Did the Universe begin with the Big Bang? When we discovered the cosmic microwave background, and its properties matched exactly the prediction of the Big Bang theory, it was a watershed moment for cosmology. For the first time, we had uncovered the origins to the entire Universe, having learned where all of this came from at long last. Emerging from a hot, dense, expanding, and cooling state, the matter-and-radiation-filled early Universe gave rise to everything we see today. Except there were a few pesky problems that the Big Bang couldn’t explain. If the Universe truly emerged from an arbitrarily hot, dense state, and if space and time themselves were born at that exact moment, the Universe would have signatures that we simply don’t see. Instead, theorists came up with an alternative beginning: cosmic inflation. Inflation made a bold prediction about the scale and magnitude of the fluctuations that should arise from this early state, and when our technology finally caught up to our imaginations, we measured them.
Ask Ethan: Does Light Always Move At The Same Speed?
“Does light always move at the same speed? If it is slowed down by something, will is stay slower after it is no longer being slowed down? Will [it] speed back up to the speed of light?”
Throughout the entire Universe, there’s a fundamental law that governs the motions of all particles: Einstein’s relativity. It states that all particles with mass can never attain the speed of light, no matter how much energy you put into it. Additionally, all massless particles only move at the speed of light, no matter what you do to either them or to the device/person observing them. No matter what reference frame you’re in, the speed of light in a vacuum is a constant. But light isn’t always in a vacuum! From air to quartz to acrylic to glass to many other media, light can pass through transparent material, and when it does, it slows down. Not only that, but light of different energy slows down by different amounts. In what ways is the speed of light always the same, and in what ways can it change?
“You might then ask, at what distance does the expansion start to take over? That happens when you average over a volume so large that the density of matter inside the volume has a gravitational self-attraction weaker than the expansion’s pull. From atomic nuclei up, the larger the volume you average over, the smaller the average density. But it is only somewhere beyond the scales of galaxy clusters that expansion takes over. On very short distances, when the nuclear and electromagnetic forces aren’t neutralized, these also act against the pull of gravity. This safely prevents atoms and molecules from being torn apart by the universe’s expansion.”
The Universe is expanding. The farther away a galaxy is, the faster it appears to be receding from us. The standard story tells us that space itself is expanding, and that’s the cause, but it’s only natural to wonder if perhaps space is static, and everything else within it isn’t shrinking instead? Many laypersons choose to go this route, and question the entire field of cosmology as a result. But is this fair? Or is this a road to not only ruin, but to physical inconsistencies? Could we flip the story on its head, and do some sort of test to see if atoms, the planet, or some other ‘local’ entity is shrinking, instead? Or, using the principle of relativity, could we declare that all frames are equally valid, and choose a frame where space isn’t expanding, after all?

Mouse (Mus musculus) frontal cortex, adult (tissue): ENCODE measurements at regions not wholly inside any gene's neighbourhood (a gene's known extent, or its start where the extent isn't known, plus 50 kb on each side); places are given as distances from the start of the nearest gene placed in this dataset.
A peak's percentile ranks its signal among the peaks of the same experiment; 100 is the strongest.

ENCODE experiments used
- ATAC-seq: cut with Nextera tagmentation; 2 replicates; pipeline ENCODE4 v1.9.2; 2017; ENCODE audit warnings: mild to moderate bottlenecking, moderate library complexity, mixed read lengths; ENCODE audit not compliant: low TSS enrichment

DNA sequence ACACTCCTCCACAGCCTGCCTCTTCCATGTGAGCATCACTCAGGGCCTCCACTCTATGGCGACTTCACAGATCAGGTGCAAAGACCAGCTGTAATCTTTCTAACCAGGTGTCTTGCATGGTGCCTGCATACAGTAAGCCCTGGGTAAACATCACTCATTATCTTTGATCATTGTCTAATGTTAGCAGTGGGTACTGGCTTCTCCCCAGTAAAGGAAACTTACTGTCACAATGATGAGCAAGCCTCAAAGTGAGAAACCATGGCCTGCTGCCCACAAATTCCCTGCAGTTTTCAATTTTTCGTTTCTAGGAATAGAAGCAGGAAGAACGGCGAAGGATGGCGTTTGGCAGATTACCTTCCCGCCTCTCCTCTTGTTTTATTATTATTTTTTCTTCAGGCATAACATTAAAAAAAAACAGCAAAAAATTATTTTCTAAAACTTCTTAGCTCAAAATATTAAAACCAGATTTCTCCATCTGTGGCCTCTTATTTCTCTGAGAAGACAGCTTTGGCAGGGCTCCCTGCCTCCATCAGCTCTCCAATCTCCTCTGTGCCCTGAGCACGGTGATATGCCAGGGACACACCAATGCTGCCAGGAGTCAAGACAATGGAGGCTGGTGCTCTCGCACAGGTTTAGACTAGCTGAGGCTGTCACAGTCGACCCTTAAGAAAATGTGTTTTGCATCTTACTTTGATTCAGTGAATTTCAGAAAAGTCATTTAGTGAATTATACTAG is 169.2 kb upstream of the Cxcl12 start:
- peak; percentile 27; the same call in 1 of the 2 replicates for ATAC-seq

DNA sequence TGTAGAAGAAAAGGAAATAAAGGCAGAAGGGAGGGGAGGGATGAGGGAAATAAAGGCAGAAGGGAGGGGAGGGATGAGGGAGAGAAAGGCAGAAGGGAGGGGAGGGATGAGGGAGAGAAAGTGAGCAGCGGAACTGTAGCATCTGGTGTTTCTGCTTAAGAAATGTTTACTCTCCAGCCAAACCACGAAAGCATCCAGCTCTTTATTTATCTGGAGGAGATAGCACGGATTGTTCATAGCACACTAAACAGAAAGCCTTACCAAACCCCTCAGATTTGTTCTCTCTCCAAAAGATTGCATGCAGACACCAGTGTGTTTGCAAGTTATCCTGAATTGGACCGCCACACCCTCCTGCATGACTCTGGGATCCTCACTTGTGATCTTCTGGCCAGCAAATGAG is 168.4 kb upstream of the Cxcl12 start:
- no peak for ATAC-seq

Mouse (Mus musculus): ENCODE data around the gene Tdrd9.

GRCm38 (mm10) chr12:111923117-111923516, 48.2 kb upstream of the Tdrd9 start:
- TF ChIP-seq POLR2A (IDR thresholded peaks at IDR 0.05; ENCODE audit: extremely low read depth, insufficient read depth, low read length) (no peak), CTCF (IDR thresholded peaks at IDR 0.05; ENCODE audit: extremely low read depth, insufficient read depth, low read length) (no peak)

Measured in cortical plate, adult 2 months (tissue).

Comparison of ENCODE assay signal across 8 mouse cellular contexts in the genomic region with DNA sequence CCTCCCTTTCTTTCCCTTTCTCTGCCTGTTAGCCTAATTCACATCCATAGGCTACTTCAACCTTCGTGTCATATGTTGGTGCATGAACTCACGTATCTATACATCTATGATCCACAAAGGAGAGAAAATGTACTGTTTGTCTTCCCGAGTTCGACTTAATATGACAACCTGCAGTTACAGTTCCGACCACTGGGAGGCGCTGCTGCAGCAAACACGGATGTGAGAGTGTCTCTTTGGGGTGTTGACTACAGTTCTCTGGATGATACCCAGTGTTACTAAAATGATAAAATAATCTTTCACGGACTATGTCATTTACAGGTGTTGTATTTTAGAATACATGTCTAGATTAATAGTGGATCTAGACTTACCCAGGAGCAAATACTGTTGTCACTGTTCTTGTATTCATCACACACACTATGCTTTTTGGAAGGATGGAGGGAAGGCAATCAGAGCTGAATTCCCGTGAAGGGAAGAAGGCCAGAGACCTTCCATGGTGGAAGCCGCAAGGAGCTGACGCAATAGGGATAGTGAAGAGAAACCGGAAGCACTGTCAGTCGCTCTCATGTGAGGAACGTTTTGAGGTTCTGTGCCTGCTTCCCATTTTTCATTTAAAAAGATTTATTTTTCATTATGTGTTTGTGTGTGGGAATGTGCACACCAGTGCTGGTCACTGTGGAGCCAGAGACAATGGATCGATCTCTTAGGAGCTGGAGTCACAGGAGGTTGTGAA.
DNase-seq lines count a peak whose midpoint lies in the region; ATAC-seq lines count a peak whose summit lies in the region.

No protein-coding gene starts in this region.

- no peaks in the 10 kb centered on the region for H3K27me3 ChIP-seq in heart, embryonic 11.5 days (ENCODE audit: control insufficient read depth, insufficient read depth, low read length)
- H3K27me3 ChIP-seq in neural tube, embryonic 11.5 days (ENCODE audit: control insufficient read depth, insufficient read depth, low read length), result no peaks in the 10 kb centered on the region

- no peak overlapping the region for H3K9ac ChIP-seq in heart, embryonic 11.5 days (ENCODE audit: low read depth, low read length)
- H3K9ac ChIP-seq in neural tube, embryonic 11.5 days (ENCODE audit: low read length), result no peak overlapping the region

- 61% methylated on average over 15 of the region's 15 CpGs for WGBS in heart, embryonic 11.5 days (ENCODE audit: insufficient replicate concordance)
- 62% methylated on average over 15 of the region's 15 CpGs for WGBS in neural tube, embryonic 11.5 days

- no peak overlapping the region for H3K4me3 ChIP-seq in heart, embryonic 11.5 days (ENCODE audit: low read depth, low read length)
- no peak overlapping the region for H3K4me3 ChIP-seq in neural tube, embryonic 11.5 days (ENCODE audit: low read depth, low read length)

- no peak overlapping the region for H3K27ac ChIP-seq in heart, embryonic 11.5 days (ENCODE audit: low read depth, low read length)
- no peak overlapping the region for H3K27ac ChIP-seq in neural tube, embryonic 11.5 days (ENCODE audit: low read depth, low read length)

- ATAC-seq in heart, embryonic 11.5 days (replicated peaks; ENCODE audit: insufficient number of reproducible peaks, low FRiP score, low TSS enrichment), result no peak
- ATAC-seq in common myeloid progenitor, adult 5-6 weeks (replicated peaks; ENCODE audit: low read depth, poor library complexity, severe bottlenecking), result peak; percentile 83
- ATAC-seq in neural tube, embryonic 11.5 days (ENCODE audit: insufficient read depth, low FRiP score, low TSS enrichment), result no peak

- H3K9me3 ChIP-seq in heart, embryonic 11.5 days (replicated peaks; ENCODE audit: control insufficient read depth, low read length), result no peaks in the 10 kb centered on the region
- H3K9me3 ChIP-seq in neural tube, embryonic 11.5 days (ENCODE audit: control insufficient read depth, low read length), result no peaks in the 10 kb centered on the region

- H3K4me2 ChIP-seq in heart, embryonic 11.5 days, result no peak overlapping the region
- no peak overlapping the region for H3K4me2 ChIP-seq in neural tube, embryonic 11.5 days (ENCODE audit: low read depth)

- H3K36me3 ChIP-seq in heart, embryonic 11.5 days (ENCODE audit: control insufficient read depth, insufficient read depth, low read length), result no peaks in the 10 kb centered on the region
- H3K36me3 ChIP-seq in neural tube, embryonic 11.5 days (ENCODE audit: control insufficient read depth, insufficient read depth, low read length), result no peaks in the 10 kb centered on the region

Ask Ethan: What does the edge of the Universe look like?
“If the universe is finite in volume, then is there a boundary? Is it approachable? And what might the view in that direction be?”
When we look at the nearby Universe, it looks a lot like we, ourselves, appear. Nearby galaxies are similar in structure to our own; the stars inside them have the same properties, masses, ages and distributions as our own. But as we look to greater and greater cosmic distances, we find that more distant galaxies appear younger, bluer, smaller, and less evolved. If we go back beyond a certain point, there are no more galaxies at all. What’s going on? Does this mean that, if we go back far enough, there’s an edge to the Universe? And if so, what does that mean? What lies beyond it? And what would someone living on that edge see and perceive? It turns out that there is a boundary to our Universe, but not in space.
“You can witness the evolution and destruction of humanity; the end of the Earth and Sun; the dissociation of our galaxy; the heat death of the Universe itself. So long as you have enough power in your space ship, you can travel as far into the future as you like.”
Have you ever wondered about time travel? Perhaps you have your destination in the far future, and want to see how it all turns out? Maybe you want to return to the past, and alter the future or present by your actions there? Or maybe you want to freeze time altogether? If you want to know whether it’s possible, the physics of relativity holds the answer. Special relativity allows us to control our motion through time by manipulating our motion through space. The more we move through space, the less we move through time, allowing us to travel as far as we want into the future, limited only by our energy available for space travel. But going to the past requires some specific solutions to general relativity, which may (or may not) describe our physical Universe.